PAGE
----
It is nominative/accusative; the ghost of an active/ergative language can be seen in only a few instances, mostly in the mediopassive. For example, Teonaht makes a distinction between volitional actions and non-volitional actions. These are expressed by the articles (le and li)—which nevertheless remain nominative—and the verbal noun suffix (respectively –rem and –ned; here left out in the text). So I call it a “split-nominative” system in which you have an agent and an experiencer—one who acts willfully and the other who experiences non-willfully—but both are considered nominative and get the subject article.
For this exercise I’ve resorted to the more casual Teonaht which treats the radical as the verb noun. But where the verb is non-volitional, it keeps the –n ending (except in the modals). It doubly expresses this construction with the non-volitional nominative definite article li. If the noun is definite. There is an object article: il.
There is no indefinite article.
It is zero-copula except in some cases where emphasis is needed. One says: “Good the house.”
It has a peculiar arrangement of affixes, the most unique one being that it expresses tense and aspect by affixing prefixes to the pronoun and not the verb: so one says “future-I build.” “Past-I marry.” These used to be suffixes on the verbs, but for an obscure reason they moved to the pronouns.
It can combine these prefixed particles with modals to express subtler distinctions. Here are the modals used in the text:
|hme(ned)||be required to, must (non-volitional)|
|ves(ned)||be permitted to, may (non-volitional)|
|wem(ned)||be obliged/command to, must (non-volitional)|
A lot of its plurals are prefixed.
Adverbs precede the verb, even adverbial phrases: “past-I excellently swim.” “Towards you fut-I like speedy horse run.”
One creates an adverb from an adjective by preceding it with the particle ö (a truncation of öm, “of”): “of swift” = “swiftly.”
There are no participles, so the perfect, the progressive and the passive are expressed in the following ways:
The present progressive doesn’t exist; it’s just the pronoun verb: ly jana means “she talks” and “she is talking.” But the progressive participle (the dancing woman) is expressed by a phrase using pom (with): you can say le/li pom tanta uehar, “the with-dance woman.”
Passive action is expressed by the construction tsob (under) and the radical verb: under + describe = “described.” There are other ways (its describe it gets), but these are not in the text. The noun submitted to passification is always preceded by the non-volitional definite article. Except when it’s indefinite, in which case, oh well. Context.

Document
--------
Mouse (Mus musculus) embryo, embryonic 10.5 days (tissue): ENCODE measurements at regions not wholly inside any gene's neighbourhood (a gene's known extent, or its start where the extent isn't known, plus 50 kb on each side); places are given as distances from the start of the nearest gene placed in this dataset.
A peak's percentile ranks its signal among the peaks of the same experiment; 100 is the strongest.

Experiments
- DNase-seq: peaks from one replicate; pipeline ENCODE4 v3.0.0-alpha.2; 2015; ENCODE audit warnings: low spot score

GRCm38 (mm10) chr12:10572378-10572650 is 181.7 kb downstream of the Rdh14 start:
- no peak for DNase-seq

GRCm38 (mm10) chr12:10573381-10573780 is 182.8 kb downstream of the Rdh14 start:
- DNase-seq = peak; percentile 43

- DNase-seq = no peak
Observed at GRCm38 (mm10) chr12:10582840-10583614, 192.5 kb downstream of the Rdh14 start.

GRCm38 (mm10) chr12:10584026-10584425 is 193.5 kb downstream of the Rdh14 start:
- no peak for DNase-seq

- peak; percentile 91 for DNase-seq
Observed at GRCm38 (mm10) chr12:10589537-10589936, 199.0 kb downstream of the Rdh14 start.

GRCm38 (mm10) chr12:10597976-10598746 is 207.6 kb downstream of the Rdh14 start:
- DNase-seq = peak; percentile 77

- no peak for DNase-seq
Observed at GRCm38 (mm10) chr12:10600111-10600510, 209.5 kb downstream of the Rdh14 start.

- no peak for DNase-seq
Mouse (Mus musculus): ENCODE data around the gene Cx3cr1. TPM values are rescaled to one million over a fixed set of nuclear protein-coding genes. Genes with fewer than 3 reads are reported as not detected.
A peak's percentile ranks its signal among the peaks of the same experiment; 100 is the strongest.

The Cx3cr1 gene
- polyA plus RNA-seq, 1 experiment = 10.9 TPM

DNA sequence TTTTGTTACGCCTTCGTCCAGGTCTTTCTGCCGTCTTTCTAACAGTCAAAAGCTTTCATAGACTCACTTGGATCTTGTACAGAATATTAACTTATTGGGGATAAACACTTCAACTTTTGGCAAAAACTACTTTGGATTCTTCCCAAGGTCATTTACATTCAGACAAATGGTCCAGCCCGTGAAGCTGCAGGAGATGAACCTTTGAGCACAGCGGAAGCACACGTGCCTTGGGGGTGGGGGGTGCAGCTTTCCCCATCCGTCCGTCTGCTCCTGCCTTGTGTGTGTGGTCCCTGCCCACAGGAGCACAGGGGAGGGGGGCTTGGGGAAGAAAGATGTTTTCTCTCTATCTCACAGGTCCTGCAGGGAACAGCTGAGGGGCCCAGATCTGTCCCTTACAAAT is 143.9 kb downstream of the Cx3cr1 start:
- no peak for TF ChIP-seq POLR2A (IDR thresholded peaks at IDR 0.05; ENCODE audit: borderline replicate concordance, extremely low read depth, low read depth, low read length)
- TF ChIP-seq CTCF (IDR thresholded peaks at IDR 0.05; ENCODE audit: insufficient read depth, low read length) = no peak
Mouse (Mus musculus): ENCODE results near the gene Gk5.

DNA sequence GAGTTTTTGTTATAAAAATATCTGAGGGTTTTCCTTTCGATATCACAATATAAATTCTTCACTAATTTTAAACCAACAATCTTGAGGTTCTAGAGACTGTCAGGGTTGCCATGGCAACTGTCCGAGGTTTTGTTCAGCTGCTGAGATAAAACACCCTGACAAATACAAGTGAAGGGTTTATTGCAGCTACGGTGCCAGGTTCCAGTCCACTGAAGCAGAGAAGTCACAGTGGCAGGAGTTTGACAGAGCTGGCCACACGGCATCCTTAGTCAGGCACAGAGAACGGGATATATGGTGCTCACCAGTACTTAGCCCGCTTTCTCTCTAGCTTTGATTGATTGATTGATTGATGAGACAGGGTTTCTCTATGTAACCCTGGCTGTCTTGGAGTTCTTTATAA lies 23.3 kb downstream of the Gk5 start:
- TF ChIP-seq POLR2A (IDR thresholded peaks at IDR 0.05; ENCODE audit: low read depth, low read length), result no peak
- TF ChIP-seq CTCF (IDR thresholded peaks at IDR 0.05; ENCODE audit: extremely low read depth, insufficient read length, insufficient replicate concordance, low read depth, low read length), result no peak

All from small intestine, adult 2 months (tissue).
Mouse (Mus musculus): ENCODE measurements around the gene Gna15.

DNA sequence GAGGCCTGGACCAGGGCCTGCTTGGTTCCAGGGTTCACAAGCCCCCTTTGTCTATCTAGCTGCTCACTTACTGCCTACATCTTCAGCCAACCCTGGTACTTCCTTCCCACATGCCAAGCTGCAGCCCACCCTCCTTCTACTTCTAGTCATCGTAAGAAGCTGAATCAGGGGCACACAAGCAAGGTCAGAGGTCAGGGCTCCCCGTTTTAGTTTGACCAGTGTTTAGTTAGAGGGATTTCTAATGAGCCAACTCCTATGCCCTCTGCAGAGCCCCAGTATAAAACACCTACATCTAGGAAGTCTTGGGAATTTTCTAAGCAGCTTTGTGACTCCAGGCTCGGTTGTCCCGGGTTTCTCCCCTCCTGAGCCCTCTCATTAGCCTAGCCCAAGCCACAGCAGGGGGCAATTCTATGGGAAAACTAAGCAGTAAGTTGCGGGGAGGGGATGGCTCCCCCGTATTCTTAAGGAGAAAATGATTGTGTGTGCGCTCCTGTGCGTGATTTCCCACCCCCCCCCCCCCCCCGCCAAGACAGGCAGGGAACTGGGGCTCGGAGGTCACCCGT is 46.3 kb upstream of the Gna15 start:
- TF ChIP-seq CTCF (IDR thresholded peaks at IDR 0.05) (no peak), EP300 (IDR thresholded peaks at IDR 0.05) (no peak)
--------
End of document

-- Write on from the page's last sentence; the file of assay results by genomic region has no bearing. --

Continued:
There is a construction called the medio-passive, which honors the double valency of perception and other verbs. For instance in English we can say “he boils the soup” but also “the soup boils vigorously.” I used to hate the phrase “it eats like a meal” (Campbell’s boast about its hearty soup), but now I’m fascinated by it. We use “smell” to mean both “sniff” and “emit an odor”: “he smells the mud,” “the mud smells.” Teonaht has a much wider range of such double valencies by using its medio-passive. It’s the only time that it puts the subject in a non-nominative position: So “he smells” (meaning “he sniffs”), with the volitional use of the verb, but “him smells” (meaning “he smells… bad/nice/like a rose” etc.), with the subject pronoun treated like an object. This is different from saying “he non-volitionally smells”: that means that in passing something, the experiencer smells something without meaning to.
The vocative is expressed by a particle “ha” which gets merged with the word. So Peter goes from ha Peter! to ha Pheter. It can attach as well to the possessive pronoun: Ha al frona! (ho, my friend!) becomes hal frona! (no aspiration on “f” obviously. Fricatization of the addressed noun is idiomatic and doesn’t occur in all occasions. Since there is no other word Pheter, then it’s okay.
Its subordinate clauses are expressed by a chiastic structure with pronoun following the verb: “Good the house build-past he”; or with relative pronoun at end: “The boy past-see I build-past the house who.” I saw the boy who built the house”: il betö elry ke hadhamael il hovik hai.
alphabetical order of the characters:
a, b, c, d, dh, e, f, g, h, i, k, l, m, hm, n, o, ö, p, r, s, hs, t, ht, v, w, y, z
- (nom.pron) it
- (adj) this, these